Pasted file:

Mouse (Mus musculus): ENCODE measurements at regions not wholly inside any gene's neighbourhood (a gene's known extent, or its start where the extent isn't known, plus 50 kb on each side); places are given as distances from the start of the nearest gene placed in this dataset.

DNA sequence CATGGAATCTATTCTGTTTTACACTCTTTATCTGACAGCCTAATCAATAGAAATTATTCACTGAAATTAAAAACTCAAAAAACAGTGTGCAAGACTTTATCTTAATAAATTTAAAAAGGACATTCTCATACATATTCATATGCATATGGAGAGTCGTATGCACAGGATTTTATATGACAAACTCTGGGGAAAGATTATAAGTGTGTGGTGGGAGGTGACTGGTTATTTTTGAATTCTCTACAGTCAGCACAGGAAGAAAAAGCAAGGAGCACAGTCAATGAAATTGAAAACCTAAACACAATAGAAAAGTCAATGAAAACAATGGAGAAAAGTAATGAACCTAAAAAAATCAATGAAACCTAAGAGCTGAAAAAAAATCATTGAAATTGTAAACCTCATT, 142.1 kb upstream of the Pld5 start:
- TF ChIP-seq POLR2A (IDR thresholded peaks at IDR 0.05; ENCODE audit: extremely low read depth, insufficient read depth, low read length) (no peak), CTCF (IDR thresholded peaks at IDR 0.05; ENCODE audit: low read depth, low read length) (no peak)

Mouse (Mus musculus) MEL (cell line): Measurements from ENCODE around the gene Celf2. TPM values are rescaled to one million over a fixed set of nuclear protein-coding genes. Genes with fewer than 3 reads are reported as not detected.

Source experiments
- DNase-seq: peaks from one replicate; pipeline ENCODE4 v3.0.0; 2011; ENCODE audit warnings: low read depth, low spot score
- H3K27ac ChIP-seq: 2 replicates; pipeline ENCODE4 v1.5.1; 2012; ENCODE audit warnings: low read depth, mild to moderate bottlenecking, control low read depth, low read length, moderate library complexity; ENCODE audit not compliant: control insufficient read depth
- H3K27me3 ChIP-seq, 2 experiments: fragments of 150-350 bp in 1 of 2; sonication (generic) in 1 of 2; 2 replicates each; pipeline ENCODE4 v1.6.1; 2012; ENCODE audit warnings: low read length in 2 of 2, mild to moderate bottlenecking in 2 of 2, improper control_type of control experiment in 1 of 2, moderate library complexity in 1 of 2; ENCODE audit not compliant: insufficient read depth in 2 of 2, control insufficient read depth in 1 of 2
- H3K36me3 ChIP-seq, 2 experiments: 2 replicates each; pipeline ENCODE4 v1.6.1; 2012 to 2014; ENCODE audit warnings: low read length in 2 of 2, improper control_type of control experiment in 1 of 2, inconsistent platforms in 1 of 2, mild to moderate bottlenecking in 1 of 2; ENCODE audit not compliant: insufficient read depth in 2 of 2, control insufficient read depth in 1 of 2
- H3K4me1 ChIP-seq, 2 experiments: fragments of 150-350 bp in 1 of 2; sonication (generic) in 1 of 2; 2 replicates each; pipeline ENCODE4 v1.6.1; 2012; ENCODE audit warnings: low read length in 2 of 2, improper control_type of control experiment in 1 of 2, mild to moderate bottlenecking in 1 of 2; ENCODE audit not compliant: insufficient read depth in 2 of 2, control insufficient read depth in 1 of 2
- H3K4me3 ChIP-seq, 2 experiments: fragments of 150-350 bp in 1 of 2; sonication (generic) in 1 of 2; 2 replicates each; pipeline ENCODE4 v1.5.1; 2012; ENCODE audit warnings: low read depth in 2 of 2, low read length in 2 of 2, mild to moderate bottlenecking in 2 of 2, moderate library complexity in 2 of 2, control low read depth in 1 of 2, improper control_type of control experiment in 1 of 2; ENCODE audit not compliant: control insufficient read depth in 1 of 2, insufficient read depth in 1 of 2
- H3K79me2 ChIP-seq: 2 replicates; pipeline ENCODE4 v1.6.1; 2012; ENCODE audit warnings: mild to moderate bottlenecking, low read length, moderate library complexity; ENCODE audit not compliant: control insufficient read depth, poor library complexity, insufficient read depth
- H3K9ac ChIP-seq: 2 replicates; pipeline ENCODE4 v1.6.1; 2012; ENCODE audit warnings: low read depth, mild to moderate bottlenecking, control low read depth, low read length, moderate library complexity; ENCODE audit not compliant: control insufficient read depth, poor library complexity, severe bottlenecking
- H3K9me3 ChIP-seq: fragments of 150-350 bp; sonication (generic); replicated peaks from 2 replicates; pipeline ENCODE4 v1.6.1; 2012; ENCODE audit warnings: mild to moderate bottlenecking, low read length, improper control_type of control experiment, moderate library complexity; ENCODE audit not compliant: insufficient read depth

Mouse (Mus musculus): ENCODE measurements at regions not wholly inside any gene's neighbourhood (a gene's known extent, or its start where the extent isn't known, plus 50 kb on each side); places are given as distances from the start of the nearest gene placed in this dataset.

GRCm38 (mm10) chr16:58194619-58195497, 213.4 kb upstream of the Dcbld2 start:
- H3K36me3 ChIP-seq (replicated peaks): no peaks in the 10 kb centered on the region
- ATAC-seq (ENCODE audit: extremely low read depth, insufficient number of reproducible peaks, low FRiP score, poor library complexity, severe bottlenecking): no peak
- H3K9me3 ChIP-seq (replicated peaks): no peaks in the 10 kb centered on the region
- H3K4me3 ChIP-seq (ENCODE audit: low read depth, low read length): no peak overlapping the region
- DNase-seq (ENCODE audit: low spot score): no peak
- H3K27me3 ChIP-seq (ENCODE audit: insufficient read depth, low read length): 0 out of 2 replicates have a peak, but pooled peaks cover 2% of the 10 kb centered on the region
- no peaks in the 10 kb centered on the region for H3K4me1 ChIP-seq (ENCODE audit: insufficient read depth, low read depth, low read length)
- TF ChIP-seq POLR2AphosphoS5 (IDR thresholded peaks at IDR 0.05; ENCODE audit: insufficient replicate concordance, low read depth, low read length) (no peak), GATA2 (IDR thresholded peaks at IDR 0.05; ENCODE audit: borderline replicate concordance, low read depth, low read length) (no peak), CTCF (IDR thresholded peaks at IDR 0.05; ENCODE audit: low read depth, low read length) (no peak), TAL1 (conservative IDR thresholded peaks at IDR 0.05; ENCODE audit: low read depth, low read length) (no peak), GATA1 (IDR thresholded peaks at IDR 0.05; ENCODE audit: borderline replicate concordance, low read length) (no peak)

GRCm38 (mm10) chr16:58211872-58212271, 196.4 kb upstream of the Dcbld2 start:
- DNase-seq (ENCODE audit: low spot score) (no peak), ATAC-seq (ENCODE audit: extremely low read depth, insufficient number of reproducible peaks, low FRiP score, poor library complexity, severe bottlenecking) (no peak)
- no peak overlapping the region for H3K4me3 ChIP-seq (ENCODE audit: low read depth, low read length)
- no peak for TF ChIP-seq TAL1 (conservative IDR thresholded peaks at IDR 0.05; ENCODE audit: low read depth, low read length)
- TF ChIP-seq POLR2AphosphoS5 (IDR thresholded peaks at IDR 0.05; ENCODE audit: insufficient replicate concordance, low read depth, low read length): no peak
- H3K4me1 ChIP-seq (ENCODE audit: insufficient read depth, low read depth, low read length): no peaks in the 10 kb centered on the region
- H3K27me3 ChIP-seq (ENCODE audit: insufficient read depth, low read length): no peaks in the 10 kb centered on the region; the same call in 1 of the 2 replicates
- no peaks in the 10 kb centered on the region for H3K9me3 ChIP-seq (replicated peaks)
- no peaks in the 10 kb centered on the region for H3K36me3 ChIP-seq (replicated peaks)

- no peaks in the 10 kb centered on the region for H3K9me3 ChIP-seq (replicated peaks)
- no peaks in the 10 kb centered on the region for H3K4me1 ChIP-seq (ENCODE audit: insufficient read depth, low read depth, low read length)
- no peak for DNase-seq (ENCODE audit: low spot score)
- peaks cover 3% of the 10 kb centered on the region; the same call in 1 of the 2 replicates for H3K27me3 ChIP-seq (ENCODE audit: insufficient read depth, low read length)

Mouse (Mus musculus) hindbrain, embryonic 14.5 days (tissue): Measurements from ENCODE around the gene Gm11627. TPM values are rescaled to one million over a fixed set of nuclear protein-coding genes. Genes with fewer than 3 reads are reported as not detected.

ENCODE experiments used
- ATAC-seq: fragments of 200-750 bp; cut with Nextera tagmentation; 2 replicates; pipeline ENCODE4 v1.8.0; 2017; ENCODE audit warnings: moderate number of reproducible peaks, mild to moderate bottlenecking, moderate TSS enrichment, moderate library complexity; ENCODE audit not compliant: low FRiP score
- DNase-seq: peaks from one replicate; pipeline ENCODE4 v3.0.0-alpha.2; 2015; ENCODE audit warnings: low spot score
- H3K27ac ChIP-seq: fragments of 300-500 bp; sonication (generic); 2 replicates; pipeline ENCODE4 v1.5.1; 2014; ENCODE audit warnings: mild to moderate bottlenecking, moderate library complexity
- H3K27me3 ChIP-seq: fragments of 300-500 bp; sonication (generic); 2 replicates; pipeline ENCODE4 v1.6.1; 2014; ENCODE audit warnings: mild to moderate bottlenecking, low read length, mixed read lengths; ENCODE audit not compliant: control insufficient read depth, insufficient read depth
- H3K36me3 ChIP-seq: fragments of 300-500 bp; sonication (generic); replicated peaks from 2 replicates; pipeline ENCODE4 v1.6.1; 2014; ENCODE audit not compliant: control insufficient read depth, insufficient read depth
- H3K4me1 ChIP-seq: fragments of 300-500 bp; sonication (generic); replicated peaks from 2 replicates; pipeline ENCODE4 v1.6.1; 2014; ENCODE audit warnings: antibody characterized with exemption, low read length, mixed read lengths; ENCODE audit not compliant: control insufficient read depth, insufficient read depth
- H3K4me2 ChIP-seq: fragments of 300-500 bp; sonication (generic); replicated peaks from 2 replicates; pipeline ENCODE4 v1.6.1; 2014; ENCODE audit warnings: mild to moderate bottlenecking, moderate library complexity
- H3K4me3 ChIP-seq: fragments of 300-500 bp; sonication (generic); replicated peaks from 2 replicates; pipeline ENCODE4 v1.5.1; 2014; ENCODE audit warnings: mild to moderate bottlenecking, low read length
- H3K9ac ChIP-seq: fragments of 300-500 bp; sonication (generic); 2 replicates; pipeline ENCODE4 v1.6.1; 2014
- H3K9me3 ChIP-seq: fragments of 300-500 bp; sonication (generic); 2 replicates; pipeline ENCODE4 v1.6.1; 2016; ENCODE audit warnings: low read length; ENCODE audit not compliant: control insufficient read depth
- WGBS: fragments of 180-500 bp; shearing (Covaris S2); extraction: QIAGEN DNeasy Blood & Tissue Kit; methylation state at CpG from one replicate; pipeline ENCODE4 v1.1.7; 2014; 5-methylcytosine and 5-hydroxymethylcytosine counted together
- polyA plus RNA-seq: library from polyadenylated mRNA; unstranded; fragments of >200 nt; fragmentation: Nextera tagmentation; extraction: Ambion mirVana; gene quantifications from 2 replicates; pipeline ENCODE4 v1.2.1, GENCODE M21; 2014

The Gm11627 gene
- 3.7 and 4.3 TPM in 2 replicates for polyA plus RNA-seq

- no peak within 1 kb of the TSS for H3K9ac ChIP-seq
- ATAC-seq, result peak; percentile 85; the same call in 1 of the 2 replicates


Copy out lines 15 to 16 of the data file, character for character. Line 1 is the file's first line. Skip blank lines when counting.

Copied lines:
Mouse (Mus musculus): ENCODE measurements at regions not wholly inside any gene's neighbourhood (a gene's known extent, or its start where the extent isn't known, plus 50 kb on each side); places are given as distances from the start of the nearest gene placed in this dataset.

GRCm38 (mm10) chr16:58194619-58195497, 213.4 kb upstream of the Dcbld2 start: